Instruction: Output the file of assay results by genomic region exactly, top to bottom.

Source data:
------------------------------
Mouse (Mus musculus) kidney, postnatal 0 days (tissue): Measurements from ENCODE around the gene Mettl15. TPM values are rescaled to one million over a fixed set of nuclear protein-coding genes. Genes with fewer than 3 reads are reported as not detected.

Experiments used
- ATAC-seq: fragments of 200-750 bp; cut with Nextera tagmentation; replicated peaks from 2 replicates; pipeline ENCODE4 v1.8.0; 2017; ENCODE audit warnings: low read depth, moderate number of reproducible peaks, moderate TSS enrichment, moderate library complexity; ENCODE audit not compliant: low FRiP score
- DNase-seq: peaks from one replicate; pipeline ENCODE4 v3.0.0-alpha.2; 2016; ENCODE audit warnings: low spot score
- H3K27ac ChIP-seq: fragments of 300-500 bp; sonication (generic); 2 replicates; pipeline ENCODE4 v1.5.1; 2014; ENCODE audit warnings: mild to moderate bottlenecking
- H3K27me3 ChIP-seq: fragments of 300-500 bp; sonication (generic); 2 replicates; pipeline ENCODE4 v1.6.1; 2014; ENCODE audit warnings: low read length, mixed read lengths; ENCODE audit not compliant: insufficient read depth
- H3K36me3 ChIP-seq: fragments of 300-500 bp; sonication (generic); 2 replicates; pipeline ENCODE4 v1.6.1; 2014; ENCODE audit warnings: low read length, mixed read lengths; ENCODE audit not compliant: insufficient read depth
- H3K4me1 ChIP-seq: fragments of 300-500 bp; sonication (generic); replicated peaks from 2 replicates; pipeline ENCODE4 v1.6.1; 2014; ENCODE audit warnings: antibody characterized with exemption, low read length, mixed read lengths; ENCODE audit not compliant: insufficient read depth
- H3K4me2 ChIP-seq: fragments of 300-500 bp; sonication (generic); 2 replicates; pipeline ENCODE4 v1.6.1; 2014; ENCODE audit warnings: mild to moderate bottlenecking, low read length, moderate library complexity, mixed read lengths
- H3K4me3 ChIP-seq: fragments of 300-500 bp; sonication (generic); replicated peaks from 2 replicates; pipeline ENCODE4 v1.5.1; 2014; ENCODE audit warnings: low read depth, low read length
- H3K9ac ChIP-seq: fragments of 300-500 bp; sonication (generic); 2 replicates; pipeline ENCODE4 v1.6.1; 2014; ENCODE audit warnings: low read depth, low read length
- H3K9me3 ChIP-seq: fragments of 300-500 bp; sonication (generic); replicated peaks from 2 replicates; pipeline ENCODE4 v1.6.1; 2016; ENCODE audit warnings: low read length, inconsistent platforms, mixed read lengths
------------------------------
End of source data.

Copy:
Mouse (Mus musculus) kidney, postnatal 0 days (tissue): Measurements from ENCODE around the gene Mettl15. TPM values are rescaled to one million over a fixed set of nuclear protein-coding genes. Genes with fewer than 3 reads are reported as not detected.

Experiments used
- ATAC-seq: fragments of 200-750 bp; cut with Nextera tagmentation; replicated peaks from 2 replicates; pipeline ENCODE4 v1.8.0; 2017; ENCODE audit warnings: low read depth, moderate number of reproducible peaks, moderate TSS enrichment, moderate library complexity; ENCODE audit not compliant: low FRiP score
- DNase-seq: peaks from one replicate; pipeline ENCODE4 v3.0.0-alpha.2; 2016; ENCODE audit warnings: low spot score
- H3K27ac ChIP-seq: fragments of 300-500 bp; sonication (generic); 2 replicates; pipeline ENCODE4 v1.5.1; 2014; ENCODE audit warnings: mild to moderate bottlenecking
- H3K27me3 ChIP-seq: fragments of 300-500 bp; sonication (generic); 2 replicates; pipeline ENCODE4 v1.6.1; 2014; ENCODE audit warnings: low read length, mixed read lengths; ENCODE audit not compliant: insufficient read depth
- H3K36me3 ChIP-seq: fragments of 300-500 bp; sonication (generic); 2 replicates; pipeline ENCODE4 v1.6.1; 2014; ENCODE audit warnings: low read length, mixed read lengths; ENCODE audit not compliant: insufficient read depth
- H3K4me1 ChIP-seq: fragments of 300-500 bp; sonication (generic); replicated peaks from 2 replicates; pipeline ENCODE4 v1.6.1; 2014; ENCODE audit warnings: antibody characterized with exemption, low read length, mixed read lengths; ENCODE audit not compliant: insufficient read depth
- H3K4me2 ChIP-seq: fragments of 300-500 bp; sonication (generic); 2 replicates; pipeline ENCODE4 v1.6.1; 2014; ENCODE audit warnings: mild to moderate bottlenecking, low read length, moderate library complexity, mixed read lengths
- H3K4me3 ChIP-seq: fragments of 300-500 bp; sonication (generic); replicated peaks from 2 replicates; pipeline ENCODE4 v1.5.1; 2014; ENCODE audit warnings: low read depth, low read length
- H3K9ac ChIP-seq: fragments of 300-500 bp; sonication (generic); 2 replicates; pipeline ENCODE4 v1.6.1; 2014; ENCODE audit warnings: low read depth, low read length
- H3K9me3 ChIP-seq: fragments of 300-500 bp; sonication (generic); replicated peaks from 2 replicates; pipeline ENCODE4 v1.6.1; 2016; ENCODE audit warnings: low read length, inconsistent platforms, mixed read lengths